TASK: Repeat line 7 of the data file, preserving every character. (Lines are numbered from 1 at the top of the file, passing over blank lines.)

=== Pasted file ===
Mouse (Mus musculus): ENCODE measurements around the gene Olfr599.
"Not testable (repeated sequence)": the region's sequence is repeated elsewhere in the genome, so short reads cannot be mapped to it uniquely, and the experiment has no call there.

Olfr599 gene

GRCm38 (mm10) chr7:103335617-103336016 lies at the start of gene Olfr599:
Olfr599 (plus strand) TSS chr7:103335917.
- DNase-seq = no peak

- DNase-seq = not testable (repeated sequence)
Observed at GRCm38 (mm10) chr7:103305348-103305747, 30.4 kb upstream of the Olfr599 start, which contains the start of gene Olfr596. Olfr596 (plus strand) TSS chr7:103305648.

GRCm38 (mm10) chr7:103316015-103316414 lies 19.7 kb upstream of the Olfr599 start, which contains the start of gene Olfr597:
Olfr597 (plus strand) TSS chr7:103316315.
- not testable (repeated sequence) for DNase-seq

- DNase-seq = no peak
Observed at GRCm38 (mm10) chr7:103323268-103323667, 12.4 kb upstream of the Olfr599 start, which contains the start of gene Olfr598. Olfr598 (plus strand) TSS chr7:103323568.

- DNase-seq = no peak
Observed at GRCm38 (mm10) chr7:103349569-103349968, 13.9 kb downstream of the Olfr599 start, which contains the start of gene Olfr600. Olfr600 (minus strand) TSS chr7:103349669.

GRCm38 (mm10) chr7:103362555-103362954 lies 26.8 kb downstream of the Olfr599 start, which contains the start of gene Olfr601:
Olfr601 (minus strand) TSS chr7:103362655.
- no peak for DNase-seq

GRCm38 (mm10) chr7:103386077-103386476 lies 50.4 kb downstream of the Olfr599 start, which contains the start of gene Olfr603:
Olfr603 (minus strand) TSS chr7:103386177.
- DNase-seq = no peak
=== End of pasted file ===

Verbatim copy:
- DNase-seq = not testable (repeated sequence)